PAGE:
Here again, the composable MACH architecture can help, making it easier to connect to partners who can supply capabilities that the manufacturer itself may not have access to, such as the ability to break out single stock items and ship them direct to customers, or to add ongoing maintenance and call-out services. Rasmussen explains:
The openness of the architecture also means that you don't need to do it all. Partnerships play a major role ... You start to federate some of those capabilities out to potential partners in the space, just out-delegate distribution, logistics, to a person or a company that is specialized in that.
So it's not just the technology you compose, it's also your operating model, where you start to identify the weaknesses you have, that you're not willing to maybe in-source or invest in, immediately. But you start to also compose even the partnership ecosystem that you work with, to make sure that you solve for it without needing to change the entirety of your company in order to enable it in the first place.
Helping companies adjust to these new ways of working and doing business is just as important as helping them to understand the underlying technology model, and this market education is a big part of what the MACH Alliance sees as its role. For companies assessing their readiness to move forward with a project, these cultural elements have as much weight as the technology. Vuckovic says:
A big part of the readiness is actually the culture ... If that's not done right, the barriers are going to be much larger to anybody else to try to actually move the needle forward.
Another mission for the Alliance is to counter the messaging from more traditional monolithic platform vendors, who are starting to expose APIs and claiming to offer composability, but without the same openness and flexibility of a pureplay MACH solution. Rasmussen comments:
We need to be able to clearly articulate ... what is composable versus what is MACH, because there is a distinct difference in how, not just the architecture looks, but how it operates and functions, how it's fluid and open.
With the two terms often being used interchangeably, I think the Alliance has an important task ahead of it, explaining how MACH differs from other composable approaches. As Panella puts it, "all MACH solutions are composable, all composable solutions aren't MACH." I think you could go further and say that having a mix of microservices, APIs, SaaS and headless capabilities isn't always MACH. How the components are put together is crucial and needs to be better explained to differentiate MACH solutions from the competition.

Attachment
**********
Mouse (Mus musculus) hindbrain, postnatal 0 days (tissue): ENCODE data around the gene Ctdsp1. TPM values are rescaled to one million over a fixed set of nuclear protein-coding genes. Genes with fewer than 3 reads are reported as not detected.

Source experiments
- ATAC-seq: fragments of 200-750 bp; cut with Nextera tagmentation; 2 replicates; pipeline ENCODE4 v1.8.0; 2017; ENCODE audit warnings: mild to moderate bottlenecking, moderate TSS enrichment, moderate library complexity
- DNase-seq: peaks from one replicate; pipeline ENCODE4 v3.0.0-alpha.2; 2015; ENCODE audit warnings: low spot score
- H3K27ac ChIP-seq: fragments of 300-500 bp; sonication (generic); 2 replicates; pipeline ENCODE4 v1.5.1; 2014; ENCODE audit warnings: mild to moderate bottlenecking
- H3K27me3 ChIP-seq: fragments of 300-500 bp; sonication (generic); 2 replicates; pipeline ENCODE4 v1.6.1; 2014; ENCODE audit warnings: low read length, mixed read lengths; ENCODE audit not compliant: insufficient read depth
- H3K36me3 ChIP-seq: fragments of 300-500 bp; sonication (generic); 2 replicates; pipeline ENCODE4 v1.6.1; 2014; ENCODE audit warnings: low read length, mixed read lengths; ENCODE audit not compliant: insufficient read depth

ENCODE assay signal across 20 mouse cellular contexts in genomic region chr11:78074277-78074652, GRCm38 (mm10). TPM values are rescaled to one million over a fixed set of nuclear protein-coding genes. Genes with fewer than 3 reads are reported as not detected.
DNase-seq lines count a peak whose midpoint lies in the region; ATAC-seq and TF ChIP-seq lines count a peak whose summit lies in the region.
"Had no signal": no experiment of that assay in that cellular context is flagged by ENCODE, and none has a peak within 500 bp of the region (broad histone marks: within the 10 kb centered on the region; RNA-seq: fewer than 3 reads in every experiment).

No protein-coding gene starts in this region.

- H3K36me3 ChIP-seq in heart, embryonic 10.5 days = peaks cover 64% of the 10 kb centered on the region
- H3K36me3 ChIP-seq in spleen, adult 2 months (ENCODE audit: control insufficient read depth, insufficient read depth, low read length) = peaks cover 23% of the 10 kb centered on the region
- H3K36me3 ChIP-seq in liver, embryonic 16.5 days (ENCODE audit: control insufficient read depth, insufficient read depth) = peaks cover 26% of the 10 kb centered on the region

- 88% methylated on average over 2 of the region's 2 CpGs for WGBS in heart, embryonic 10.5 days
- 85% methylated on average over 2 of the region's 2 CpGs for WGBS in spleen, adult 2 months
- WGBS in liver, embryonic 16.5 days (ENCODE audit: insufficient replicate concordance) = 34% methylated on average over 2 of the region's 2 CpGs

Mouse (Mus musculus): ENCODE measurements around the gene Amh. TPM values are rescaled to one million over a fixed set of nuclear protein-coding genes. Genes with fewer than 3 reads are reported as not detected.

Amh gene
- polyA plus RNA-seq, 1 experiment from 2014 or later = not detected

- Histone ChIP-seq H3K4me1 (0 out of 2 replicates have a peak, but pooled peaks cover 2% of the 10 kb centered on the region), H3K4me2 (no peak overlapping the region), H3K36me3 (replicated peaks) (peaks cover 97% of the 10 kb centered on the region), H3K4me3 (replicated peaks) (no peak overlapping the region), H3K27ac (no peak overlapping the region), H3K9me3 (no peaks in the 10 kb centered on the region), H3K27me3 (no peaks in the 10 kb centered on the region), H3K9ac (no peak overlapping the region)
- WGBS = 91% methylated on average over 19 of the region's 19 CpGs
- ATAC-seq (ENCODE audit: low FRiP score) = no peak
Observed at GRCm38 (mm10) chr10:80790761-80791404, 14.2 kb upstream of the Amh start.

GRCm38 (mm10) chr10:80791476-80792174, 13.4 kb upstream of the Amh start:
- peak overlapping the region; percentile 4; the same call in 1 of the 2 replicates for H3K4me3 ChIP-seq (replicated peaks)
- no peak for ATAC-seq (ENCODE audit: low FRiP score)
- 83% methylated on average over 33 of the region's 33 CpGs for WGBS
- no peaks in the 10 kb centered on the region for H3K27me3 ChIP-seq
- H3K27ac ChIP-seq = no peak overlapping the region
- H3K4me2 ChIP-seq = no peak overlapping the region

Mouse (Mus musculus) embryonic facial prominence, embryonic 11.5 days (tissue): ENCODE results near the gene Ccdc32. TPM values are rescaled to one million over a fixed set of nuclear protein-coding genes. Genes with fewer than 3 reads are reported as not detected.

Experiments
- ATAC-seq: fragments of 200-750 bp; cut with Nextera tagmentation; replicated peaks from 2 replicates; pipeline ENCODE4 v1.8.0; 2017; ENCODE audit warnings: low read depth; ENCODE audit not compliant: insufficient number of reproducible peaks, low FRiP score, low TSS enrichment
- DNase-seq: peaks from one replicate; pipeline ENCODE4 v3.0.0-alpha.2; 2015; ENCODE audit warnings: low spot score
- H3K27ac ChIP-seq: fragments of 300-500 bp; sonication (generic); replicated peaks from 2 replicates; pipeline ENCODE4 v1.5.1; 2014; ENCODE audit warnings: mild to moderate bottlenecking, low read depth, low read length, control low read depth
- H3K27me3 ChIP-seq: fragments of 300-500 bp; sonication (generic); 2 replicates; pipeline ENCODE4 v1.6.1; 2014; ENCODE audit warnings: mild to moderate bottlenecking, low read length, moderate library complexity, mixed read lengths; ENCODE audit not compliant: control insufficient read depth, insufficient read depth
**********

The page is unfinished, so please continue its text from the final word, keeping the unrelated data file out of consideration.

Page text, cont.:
So far, it has been relatively easy for the Alliance to spread its message because these differences are relatively well understood in the B2C commerce and content space, where concepts such as the Jamstack web development architecture pattern have blazed a trail for MACH principles. A strong cohort of vendors and consultancies has grown up with a strong understanding of the model. Moving into B2B commerce will expand MACH's reach beyond this friendly territory into a landscape where other approaches remain deeply ensconced. I see far fewer vendors already taking MACH seriously in fields such as supply and demand planning, distibution, warehousing, logistics and the various other operational disciplines that typically feature strongly in a B2B trading scenario. Extracting and managing data in a more fluid way that's better compatible with a MACH architecture is also to my mind an as yet unsolved problem.
All in all then, this group of vendors will face new challenges as it expands into B2B markets. This will be a long, hard slog. But at the same time, I think this type of architecture — I have started calling it Tierless to contrast it with the vertically tiered stacks of old — is going to be the future, so it's good to see the MACH Alliance starting out on this journey in a landscape where what it has to offer is much needed.